WORCESTER has every reason to feel proud this week of the city’s Rufus Norris who has created and brought what must be the ultimate version of this celebrated story to his old home patch.
Norris is artistic director of the National Theatre and now associated with any number of West End hit shows.
But this supremely intelligent interpretation of the John Kander and Fred Ebb musical must surely now be the glittering, glitzy pinnacle of all his glorious stage achievements.
There are plenty of reasons why this version of Cabaret has raised the bar by several notches.
The role of Emcee in the 1970s film was played by Joel Grey and a recent stage presentation by Will Young. But neither actor was able to satisfactorily combine the camp and the darkly conspiratorial with the consummate ease that John Partridge brings to the role.
He alone has created the sense of foreboding which anticipates the approaching horror that will soon see the decadence of 1930s Berlin forever crushed beneath the Nazi jackboot.
Meanwhile, Katrina Lindsay’s stark, deco designs reinforce the sense of time running out. The endless party cannot last forever…
Norris wisely imbues Kara Lily Hayworth’s portrayal of Kit Kat Club dancer Sally Bowles with an endearing fragility, a character trait that we haven’t seen since the Liza Minnelli movie.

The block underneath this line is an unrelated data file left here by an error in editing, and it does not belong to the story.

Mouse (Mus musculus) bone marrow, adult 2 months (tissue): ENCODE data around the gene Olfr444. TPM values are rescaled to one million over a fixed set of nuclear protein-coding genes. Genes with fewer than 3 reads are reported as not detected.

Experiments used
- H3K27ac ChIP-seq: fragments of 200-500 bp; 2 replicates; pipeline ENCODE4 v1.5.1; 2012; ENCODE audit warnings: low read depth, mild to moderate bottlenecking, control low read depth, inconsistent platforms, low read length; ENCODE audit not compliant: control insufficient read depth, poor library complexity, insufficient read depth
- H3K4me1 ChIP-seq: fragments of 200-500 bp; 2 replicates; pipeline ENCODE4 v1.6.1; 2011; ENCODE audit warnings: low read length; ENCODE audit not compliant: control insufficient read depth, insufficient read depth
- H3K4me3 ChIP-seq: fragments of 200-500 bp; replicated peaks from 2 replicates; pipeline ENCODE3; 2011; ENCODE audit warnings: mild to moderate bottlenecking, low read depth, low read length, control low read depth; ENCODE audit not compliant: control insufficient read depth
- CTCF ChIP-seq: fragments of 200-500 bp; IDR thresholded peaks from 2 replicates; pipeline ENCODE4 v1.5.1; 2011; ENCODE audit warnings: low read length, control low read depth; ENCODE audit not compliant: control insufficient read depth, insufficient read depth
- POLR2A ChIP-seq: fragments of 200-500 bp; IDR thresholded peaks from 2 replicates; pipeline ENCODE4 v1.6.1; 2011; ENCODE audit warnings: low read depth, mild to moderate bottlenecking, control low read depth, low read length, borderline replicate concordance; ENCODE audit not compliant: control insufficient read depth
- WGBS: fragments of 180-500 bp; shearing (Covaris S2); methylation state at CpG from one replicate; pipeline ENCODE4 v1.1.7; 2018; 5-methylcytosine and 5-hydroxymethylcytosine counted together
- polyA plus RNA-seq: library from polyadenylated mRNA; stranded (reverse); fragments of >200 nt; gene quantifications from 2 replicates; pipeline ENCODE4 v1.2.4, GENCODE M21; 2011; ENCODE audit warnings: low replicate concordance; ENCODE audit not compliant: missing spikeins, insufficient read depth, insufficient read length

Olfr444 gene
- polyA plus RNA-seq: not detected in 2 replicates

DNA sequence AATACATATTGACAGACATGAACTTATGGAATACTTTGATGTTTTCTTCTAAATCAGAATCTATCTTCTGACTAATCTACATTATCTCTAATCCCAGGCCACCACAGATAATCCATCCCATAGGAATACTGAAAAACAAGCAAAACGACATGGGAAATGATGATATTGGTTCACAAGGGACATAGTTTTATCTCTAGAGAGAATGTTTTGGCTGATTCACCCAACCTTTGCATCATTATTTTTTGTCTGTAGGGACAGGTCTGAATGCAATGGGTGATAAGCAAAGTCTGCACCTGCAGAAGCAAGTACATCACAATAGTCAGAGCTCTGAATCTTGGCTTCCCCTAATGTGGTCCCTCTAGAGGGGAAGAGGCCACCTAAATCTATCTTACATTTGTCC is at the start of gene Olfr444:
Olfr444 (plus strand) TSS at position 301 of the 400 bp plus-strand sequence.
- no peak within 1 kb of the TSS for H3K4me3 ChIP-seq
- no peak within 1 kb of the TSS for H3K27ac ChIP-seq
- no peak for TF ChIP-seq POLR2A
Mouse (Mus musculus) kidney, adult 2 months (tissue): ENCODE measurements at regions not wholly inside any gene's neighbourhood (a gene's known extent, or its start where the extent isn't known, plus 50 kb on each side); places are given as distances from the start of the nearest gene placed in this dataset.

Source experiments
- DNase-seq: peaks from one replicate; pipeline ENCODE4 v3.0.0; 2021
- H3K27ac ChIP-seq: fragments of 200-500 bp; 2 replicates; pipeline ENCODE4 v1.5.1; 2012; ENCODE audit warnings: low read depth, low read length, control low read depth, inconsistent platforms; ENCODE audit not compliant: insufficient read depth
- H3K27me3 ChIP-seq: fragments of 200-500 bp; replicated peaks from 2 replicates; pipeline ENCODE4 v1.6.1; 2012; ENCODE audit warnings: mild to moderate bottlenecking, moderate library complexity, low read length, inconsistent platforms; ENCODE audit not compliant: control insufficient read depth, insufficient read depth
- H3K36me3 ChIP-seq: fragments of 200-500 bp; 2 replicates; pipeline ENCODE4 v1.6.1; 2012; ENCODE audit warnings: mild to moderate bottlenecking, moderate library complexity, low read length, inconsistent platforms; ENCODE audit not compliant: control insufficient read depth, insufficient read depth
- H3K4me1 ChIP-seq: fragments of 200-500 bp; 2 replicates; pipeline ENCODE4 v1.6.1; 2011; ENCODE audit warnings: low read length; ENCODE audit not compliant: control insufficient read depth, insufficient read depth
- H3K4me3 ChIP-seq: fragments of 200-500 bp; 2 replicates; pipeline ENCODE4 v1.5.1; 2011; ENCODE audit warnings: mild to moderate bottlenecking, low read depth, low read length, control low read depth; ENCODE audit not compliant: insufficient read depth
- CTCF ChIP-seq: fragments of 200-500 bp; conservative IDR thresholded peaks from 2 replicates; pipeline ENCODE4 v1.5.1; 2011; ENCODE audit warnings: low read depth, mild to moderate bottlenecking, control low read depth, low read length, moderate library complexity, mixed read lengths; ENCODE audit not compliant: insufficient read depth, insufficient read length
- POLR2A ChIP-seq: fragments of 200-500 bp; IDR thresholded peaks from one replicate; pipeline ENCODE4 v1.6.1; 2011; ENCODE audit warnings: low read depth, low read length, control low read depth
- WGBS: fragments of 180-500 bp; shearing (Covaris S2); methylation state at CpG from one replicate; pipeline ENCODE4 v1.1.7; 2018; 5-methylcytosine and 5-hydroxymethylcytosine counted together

It would have been very easy to have crudely drowned our senses in a sea of stockings and suspenders, but the director wisely avoids that pitfall, instead stressing the essential vulnerability of entertainers about to be swept away in the coming storm.
There are some truly fine performances, notably from Anita Harris as Fraulein Schneider, Charles Hagerty as struggling writer Cliff Bradshaw, Nick Tizzard as Ernst Ludwig, and James Paterson playing the part of the hapless Herr Schultz.
Chillingly, the Jewish shopkeeper Schultz fails to realise what is happening all around him. A lesson from history indeed… and one that may not yet have been learnt.
Cabaret runs until Saturday (November 23) and is a resounding triumph for Worcestershire’s very own Rufus Norris and his fine cast of players.